Period of major change drives up venture capital investments

28 October 2020 3 min. read
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The current economic climate is not holding back venture capitalists’ desire to spend their money. Both globally and in Europe, investments in startups increased over the past three months. 

Global professional services firm KPMG has been tracking developments in the world of venture capital for years, and every quarter the firm shares its insights with a 30+ report full of analyses, charts and expert commentary.

Its latest edition of the ‘Venture Pulse’ comes with a somewhat notable conclusion. Despite the considerable uncertainty in the economy and in the future viability of startups, investors have continued to open their wallets. In fact, globally, $73.2 billion was invested in startups in the third quarter of this year, $3.2 billion more than in the second quarter of 2020.

A record high

In Europe, investments increased from $11.5 billion to $12.1 billion, and in Asia $21.1 billion was pumped into young, innovation companies. Among the largest investments in the third quarter were the funding rounds in SpaceX ($1.9 billion), China’s WM Motor ($1.5 billion), India’s ($1.3 billion), Sweden’s Klarna ($650 million), Germany’s ($632 million) and UK’s Revolut ($580 million). 

According to the Dutchman Mark Zuidema, a partner at KPMG Corporate Finance, a clear trend is emerging in the type of investments. “In the past three months, investors have focused on companies that are able to adapt to and respond to the 'new normal'. The global pandemic has dramatically changed consumer behavior and accelerated a number of digital trends.”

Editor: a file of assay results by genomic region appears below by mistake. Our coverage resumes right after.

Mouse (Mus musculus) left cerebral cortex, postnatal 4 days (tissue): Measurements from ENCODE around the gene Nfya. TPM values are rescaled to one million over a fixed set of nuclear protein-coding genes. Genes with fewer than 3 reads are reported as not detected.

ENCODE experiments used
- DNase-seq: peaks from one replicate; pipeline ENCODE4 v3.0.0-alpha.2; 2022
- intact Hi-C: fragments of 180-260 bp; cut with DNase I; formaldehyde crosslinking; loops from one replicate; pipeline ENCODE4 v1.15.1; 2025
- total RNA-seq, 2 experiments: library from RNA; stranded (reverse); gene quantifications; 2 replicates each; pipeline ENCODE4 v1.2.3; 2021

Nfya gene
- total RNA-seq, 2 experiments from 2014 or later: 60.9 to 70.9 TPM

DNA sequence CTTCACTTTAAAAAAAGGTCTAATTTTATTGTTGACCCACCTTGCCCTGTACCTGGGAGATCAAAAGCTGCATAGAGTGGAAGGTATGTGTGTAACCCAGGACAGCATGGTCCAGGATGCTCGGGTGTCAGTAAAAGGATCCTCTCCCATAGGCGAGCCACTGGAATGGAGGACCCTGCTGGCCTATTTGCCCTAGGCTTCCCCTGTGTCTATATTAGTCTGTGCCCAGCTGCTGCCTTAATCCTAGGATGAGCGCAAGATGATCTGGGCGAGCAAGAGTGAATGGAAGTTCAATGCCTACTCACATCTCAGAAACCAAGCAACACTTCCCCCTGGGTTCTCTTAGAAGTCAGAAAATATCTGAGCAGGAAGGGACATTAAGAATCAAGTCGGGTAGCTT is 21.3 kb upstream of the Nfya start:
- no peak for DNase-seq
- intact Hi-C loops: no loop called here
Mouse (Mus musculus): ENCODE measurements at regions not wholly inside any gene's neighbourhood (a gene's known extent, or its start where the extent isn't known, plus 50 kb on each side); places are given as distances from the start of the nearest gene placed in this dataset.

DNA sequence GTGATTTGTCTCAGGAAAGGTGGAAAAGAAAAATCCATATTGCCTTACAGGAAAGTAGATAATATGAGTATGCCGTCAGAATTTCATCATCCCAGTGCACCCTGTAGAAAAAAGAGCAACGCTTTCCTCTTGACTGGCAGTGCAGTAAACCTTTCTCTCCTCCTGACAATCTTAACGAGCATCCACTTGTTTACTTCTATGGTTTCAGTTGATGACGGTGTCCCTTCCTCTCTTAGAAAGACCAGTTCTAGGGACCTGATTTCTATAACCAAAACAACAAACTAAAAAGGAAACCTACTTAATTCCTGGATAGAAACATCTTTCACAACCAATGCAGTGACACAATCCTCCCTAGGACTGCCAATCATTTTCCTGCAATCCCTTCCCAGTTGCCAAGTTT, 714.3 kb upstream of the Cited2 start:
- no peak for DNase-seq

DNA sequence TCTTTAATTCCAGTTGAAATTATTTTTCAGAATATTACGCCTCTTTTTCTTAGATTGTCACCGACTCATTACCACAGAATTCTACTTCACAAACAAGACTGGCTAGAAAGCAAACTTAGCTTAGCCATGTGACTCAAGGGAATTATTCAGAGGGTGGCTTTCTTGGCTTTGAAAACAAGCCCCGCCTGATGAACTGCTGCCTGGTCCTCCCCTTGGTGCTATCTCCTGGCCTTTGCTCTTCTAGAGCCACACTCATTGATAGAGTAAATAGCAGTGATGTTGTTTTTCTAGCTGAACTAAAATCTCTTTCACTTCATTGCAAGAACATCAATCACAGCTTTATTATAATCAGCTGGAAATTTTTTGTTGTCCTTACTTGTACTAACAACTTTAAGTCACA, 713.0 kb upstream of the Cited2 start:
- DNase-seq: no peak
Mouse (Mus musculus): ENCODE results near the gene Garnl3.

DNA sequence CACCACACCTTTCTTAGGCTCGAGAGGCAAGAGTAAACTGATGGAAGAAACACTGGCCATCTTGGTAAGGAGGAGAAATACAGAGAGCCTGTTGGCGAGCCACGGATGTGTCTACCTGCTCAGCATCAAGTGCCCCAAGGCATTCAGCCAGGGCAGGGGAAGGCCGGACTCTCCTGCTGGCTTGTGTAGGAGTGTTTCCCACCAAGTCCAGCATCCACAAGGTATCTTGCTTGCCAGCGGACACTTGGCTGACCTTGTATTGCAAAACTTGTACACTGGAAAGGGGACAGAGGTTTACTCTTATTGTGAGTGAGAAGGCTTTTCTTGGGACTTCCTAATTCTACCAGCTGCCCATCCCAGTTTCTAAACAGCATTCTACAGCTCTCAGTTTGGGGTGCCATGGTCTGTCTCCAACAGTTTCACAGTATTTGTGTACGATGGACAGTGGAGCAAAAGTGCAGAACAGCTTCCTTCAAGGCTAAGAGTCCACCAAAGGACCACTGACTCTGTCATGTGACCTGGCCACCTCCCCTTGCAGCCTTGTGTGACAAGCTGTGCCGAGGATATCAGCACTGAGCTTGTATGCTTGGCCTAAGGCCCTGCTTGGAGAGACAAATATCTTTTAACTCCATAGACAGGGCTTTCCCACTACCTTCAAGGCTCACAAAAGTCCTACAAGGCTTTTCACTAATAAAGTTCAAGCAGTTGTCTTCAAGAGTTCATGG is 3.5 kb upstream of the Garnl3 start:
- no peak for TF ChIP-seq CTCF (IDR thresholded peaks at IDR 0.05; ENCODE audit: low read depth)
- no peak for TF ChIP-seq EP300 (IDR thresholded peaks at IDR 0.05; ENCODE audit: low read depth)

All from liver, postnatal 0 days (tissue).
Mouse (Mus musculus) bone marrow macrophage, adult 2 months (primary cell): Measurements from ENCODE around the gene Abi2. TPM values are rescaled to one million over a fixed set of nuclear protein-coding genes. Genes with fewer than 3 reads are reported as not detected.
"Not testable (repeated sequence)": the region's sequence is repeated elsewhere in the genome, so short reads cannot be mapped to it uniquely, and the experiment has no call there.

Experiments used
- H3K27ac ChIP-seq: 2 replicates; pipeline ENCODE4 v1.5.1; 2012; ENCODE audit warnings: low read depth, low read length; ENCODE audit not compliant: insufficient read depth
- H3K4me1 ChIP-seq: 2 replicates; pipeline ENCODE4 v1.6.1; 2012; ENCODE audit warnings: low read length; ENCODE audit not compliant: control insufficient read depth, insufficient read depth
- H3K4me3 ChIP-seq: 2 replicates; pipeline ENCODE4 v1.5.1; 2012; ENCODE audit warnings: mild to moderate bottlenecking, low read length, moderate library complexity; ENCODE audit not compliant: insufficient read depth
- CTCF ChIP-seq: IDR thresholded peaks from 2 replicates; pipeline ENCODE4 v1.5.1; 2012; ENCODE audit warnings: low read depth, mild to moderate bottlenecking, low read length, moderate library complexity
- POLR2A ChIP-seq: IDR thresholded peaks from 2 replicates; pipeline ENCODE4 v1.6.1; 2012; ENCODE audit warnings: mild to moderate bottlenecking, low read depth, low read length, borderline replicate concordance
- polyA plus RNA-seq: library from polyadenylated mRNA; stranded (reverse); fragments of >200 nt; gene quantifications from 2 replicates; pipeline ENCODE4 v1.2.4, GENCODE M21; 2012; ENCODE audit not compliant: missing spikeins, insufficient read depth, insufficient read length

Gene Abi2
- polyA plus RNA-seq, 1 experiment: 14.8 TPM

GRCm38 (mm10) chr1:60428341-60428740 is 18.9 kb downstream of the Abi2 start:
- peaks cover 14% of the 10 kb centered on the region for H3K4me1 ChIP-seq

An obvious example are startups that help companies work remotely and learn from home. “They are currently getting much attention,” said Zuidema. Another group are players that provide products/services that help responding to the changing needs of consumers, such as online shopping and healthtechs, which have become central to the Covid-19-induced healthcare sector. 

At the other side of the table, investors have grown their capital stock. As is stands, venture capital funds have already raised as much capital as in the whole of 2019, meaning that there obviously no shortage of funds.

Venture per sector

The downside

The Covid-19 crisis is naturally throwing up challenges to some startups. New startups, for example, are particularly affected by the current pandemic, because they face more difficulty attracting money given they still lack a tried-and-tested or proven business model. Valuations have also declined during the crisis, mainly because future revenue flows are now more uncertain. 

“Global investments in early-stage startups has only declined over the past six months. The limited availability of capital for these companies is expected to continue in the coming year,” predicted Zuidema.

But across the board, Zuidema expects that venture investments in startups will remain stable in the coming months. Zuidema: “With many countries facing a second wave of Covid-19 infections, venture capitalists will continue to focus on solutions that meet the ‘new-normal’ and digital needs of businesses and consumers.” 

Yet, caution remains in the market. “Covid-19 developments understandably continue to worry investors, and uncertainty could be exacerbated by the upcoming US presidential election and a possible hard Brexit,” the KPMG partner concluded.